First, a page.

If you try to understand the observed values, we are calculating the overall probability of having CH out all ice-creams. So let’s take it this way:

  • P(CH) = 40/73 = 54.8%
  • P(CC) = 38/73 = 52.1%

If we expect our distribution is homogenous, what we mean is 52.1% of 54.8% of Total ice-creams should be CH + CC (Chocolate flavor and Choco-chip toppings).

This translates to, we expect the no. of CH and CC ice-creams out of the total
= 52.1\% * 54.8\% * 73

OR = ( \frac {38}{73}) * ({\frac {40}{73}}) * 73

Which then get’s reduced to Expected Value for Chocolate ice-cream and Choco-Chip = \frac {38\ *\ 40}{73} = 20.821 (I rounded it to 21)

Similarly, Expected value for Vanilla and Choco-chip = 52.1\% * (100 - 54.8)\% * 73

OR = \frac {38}{73} * \frac {33}{73} * 73
= \frac {38 * 33}{73}
= 17.178 (I rounded it to 17)

Note that, total ice-creams with Choco-chips still remain 38 (21 + 17)! Our marginal distribution for both observed and expected values is always the same.

If you have understood the essence of expected values and can proceed on your own Great! You may ignore the below section.

Following this calculation, we calculate the expected values for all variables(flavor) & attributes(toppings) to get the Expected values table.

Once we complete that, we can then use a X^2 test to understand how our observed values have fared as compared to expected values.

X_c^2 = \sum \frac {(O_i - E_i)^2}{E_i}

c = degrees of freedom
O_i = observed values
E_i = expected values

Degrees of freedom for a Chi-Squared test is calculated as:

Total no of columns without margins(Column-Total) = 2 (Col)
Total no of rows without margins(Row-Total) = 2 (Row)
c = (Col - 1) * (Row - 1) = (2-1) * (2 -1) = 1

This 1 degree of freedom implies that, if we have Marginal distribution and only one joint observation, we can still derive the entire observed and expected values table. To elaborate:

Observed Table with Margins and One observation:

Flavor\Toppings Choco-chip Dry-fruits Row-Total
Chocolate 25 ? 40
Vanilla ? ? 33
Col-Total 38 35 73

For a 3 column and 2 row table, c = (3-1) * (2-1) = 2

Observed Table with Margins and Two observation:

Flavor\Toppings Choco-chip Dry-fruits Oreo-cookie Row-Total
Chocolate 25 15 ? 60
Vanilla ? ? ? 45
Col-Total 38 35 32 105

I hope this helps you somewhat. Do let me know in case you want me to complete the X^2 test calc as well. And in case of newer or further doubts - 404 error :stuck_out_tongue_closed_eyes: Just Kidding! do let me know your thoughts.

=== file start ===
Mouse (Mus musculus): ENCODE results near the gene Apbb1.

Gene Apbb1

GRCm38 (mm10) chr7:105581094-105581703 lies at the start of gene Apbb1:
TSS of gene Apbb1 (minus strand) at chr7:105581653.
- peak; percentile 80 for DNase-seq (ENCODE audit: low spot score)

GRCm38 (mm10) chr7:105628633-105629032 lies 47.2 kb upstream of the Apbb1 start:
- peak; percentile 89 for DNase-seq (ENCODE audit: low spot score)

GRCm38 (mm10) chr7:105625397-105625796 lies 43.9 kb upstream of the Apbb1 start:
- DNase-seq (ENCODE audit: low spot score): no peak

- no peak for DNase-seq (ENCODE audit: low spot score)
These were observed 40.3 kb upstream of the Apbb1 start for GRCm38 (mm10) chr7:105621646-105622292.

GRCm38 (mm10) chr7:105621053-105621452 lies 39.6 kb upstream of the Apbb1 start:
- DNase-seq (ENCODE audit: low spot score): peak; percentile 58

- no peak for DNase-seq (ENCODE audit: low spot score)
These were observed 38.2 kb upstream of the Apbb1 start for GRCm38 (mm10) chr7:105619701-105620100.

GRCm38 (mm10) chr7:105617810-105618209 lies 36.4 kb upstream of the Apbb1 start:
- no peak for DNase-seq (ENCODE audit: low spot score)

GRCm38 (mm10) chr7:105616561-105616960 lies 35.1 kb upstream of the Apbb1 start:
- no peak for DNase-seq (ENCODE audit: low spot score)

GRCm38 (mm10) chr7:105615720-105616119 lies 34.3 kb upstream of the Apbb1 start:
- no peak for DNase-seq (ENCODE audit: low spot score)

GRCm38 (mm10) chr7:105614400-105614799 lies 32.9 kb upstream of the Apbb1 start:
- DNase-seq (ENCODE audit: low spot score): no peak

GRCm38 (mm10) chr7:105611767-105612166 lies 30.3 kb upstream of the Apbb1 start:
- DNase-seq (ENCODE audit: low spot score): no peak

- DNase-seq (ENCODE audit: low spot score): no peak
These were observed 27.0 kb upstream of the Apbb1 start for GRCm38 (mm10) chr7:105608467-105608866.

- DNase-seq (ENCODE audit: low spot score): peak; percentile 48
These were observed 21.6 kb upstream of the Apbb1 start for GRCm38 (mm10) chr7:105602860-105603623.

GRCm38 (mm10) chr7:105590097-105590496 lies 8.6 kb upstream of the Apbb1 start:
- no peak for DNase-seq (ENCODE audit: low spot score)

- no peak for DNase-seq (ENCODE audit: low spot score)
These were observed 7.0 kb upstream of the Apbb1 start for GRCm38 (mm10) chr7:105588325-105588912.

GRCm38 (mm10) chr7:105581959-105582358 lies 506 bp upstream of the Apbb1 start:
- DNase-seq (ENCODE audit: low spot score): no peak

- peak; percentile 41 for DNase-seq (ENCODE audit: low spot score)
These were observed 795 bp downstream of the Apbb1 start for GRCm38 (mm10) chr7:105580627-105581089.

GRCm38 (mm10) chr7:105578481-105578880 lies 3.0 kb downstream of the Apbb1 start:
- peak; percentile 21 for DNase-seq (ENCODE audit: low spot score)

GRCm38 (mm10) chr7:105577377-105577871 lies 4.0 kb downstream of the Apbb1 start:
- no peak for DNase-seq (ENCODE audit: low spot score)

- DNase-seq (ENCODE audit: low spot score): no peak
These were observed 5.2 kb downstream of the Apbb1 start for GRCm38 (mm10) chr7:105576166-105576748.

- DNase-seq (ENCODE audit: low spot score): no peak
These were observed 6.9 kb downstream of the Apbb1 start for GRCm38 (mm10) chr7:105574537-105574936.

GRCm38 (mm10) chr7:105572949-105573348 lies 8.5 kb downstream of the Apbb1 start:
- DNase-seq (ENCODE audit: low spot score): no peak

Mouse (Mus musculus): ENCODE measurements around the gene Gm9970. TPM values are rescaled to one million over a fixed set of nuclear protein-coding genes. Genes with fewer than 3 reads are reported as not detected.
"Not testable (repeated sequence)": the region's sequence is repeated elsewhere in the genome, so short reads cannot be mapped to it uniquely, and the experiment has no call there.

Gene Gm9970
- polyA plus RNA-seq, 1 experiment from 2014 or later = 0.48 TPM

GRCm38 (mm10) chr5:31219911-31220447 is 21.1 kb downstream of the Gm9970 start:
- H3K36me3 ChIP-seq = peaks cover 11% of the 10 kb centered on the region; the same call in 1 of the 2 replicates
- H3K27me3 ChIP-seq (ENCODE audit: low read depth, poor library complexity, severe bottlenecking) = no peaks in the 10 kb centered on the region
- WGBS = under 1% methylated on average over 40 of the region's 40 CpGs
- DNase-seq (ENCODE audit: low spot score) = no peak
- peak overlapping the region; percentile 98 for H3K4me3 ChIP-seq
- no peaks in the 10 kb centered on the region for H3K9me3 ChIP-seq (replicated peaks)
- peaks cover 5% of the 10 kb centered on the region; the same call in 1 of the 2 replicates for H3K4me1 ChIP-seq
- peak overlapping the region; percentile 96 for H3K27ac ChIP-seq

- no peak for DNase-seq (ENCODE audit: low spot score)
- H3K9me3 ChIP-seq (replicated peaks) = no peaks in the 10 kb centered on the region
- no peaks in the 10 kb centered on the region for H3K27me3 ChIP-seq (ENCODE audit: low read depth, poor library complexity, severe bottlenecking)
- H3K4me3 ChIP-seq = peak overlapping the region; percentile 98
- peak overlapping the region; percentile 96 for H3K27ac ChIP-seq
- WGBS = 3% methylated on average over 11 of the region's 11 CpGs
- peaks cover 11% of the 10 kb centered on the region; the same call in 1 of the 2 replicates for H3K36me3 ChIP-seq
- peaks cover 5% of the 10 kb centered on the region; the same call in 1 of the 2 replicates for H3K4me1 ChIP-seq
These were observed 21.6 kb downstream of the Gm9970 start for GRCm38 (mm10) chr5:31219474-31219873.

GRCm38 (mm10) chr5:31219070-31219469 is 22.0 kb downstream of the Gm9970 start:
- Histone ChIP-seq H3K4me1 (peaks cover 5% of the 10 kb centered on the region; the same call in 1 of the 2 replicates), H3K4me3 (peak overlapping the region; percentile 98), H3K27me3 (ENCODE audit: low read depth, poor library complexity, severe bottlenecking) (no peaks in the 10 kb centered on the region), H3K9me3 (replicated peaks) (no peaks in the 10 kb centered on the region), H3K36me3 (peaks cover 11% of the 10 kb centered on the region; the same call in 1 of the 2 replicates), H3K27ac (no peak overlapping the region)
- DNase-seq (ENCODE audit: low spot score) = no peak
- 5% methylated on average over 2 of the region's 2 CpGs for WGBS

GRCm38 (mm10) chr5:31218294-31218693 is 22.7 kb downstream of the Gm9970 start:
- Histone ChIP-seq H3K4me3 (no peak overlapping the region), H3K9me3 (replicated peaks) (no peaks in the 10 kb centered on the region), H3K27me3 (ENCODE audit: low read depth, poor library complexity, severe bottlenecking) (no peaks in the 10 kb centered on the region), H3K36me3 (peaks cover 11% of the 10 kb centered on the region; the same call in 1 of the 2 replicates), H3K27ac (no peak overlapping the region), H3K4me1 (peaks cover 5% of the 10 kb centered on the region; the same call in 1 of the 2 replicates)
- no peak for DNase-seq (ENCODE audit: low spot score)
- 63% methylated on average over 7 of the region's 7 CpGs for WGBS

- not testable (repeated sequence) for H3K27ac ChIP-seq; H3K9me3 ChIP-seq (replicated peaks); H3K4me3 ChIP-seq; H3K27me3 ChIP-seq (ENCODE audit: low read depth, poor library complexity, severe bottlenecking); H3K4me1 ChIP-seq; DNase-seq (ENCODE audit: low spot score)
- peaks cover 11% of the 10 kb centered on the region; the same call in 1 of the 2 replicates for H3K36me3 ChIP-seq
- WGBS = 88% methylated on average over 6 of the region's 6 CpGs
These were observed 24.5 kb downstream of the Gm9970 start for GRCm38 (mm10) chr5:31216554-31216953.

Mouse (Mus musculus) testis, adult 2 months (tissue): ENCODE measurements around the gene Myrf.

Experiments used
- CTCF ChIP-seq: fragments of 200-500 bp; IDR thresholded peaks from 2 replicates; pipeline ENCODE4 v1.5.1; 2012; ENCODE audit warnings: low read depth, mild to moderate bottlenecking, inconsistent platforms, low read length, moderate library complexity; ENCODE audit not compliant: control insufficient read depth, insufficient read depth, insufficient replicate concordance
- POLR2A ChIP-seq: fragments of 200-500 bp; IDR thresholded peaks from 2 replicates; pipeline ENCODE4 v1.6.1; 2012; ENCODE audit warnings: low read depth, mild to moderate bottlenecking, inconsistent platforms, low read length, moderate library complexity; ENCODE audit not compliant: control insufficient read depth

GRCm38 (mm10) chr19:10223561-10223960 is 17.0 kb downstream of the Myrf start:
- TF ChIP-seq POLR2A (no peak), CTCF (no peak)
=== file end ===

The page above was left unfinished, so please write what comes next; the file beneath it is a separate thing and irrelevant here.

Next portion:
2 Likes

Hi @Rucha,

Awesome! Thanks for your response!

I think I’ve got an idea of what is going on here! So if we apply what you have just said to the original case that I was struggling with we could say the following:

  1. By summing the amount of repetitions in high_value questions with the repetitions in low_value questions we get the expected proportion of the specific word we’re dealing with being repeated in other questions in the dataset.

  2. By looking at high and low value count (see code below), we are actually looking at the ‘proportion’/instances of low and high value questions in the data-set:

high_value_count = jeopardy[jeopardy[‘high_value’] == 1].shape[0]
low_value_count = jeopardy[jeopardy[‘high_value’] == 0].shape[0]

  1. To then calculate the expected figure for high and low value questions, we multiply the proportion of a specific word being repeated in the data-set by the count of a question being high or low value to determine the expected proportions, both, of a word being repeated in low and high value questions respectively?

Please let me know if this makes sense!

Thank you very much for your help!

John

1 Like

Hi @johnedwardferreira5

I didn’t quiet get this part.

If you mean this, then Yup you got it!

exp_high_val = total_prop_of_word * high_value_count
exp_low_val = total_prop_of_word * low_value_count

1 Like

There is nothing about repeating in this part of the exercise.
The recycling analysis on the previous page was done solely to create a single column question_overlap which has got nothing to do with this chi-sq analysis.

The previous analysis does however create a side product of terms_used which is used in this analysis. Look at the data type of terms_used it is a set. Means it contains no repeats, and no information of how many times each word appears, but just a vocabulary of what has appeared.

Here is my explanation of what’s going on in this question: Chi_squared and p-value result are different from solution answer

@Rucha

Are you refering to the flavour and toppings example? That looks more like a test of independence since test of homogeneity is for comparing 2 groups on a single variable according to http://inspire.stat.ucla.edu/unit_13/#:~:text=In%20the%20test%20of%20independence,from%20each%20sub-group%20separately.

Hey @hanqi

Thanks for highlighting this out.

At that time I may not have accounted for Ice-cream as a sample, and flavors being two groups from the same sample. I kind of made the two flavors as two distinct groups.
Perhaps Men & Women - Smoker and Non-Smokers would have been a better example?

So, in that sense, yes this test is more for association/independence testing rather than homogeneity.

Will try to work and improve on this for future reference.